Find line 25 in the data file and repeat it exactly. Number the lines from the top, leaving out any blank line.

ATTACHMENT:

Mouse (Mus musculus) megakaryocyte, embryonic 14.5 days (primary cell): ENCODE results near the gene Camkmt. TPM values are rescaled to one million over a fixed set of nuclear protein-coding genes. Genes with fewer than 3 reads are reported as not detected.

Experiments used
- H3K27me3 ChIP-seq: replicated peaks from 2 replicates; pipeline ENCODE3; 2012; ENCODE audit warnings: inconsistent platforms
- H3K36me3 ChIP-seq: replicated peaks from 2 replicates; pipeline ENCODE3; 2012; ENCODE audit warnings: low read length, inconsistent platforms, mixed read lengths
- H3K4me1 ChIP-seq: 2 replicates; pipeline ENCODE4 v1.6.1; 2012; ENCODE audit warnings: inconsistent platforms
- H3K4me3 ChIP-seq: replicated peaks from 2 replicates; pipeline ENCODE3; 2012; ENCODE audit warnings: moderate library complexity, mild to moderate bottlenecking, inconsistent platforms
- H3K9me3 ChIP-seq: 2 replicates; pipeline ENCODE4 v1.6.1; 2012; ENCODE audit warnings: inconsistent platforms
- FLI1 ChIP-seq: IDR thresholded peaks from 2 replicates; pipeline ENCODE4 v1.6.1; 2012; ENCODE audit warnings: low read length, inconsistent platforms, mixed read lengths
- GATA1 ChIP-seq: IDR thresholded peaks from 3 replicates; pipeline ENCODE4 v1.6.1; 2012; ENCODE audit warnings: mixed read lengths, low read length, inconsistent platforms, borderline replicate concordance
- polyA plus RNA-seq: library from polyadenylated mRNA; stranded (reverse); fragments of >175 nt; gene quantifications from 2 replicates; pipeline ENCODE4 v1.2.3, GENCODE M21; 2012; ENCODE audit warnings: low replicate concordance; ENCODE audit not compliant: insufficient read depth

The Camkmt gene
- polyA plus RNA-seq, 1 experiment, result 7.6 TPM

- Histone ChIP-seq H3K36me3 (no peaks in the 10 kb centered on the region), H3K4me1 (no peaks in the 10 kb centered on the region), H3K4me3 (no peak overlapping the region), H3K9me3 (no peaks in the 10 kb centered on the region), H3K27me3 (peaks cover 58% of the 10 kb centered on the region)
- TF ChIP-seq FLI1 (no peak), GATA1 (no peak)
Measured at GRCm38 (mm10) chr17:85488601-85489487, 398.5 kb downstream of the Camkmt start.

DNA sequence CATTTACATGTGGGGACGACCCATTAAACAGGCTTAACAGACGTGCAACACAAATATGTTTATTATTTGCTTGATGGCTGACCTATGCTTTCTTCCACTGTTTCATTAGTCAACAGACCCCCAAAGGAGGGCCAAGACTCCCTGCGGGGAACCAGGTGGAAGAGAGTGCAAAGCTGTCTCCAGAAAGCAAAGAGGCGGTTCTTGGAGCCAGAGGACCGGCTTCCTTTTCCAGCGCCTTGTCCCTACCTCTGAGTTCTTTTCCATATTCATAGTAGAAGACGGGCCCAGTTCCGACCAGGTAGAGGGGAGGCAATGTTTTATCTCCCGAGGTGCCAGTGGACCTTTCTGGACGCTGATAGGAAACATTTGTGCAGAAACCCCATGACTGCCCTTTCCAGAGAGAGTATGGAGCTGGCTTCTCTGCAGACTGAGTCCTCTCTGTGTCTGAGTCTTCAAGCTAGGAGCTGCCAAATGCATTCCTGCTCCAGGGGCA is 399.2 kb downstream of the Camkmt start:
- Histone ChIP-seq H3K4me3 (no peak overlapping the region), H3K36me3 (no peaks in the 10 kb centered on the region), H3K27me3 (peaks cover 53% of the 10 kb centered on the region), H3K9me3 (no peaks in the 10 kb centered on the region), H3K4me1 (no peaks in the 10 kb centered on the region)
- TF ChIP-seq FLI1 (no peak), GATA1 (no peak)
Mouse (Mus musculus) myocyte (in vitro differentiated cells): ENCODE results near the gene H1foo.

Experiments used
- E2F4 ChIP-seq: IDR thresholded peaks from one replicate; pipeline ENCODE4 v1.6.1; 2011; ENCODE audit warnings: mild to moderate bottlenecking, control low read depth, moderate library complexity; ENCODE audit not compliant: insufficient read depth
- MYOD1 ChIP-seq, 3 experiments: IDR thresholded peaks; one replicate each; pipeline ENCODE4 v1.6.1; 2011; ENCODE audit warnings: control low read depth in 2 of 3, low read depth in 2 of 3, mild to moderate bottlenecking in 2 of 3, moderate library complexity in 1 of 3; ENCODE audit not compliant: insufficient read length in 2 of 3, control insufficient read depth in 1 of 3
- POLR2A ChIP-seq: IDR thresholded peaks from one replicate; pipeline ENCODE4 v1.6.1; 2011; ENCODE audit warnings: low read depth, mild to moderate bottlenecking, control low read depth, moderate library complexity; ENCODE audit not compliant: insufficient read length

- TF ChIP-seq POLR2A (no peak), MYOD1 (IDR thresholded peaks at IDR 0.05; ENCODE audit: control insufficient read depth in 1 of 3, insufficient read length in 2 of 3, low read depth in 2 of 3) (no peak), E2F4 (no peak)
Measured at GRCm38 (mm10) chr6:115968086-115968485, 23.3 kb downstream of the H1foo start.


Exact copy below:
Measured at GRCm38 (mm10) chr6:115968086-115968485, 23.3 kb downstream of the H1foo start.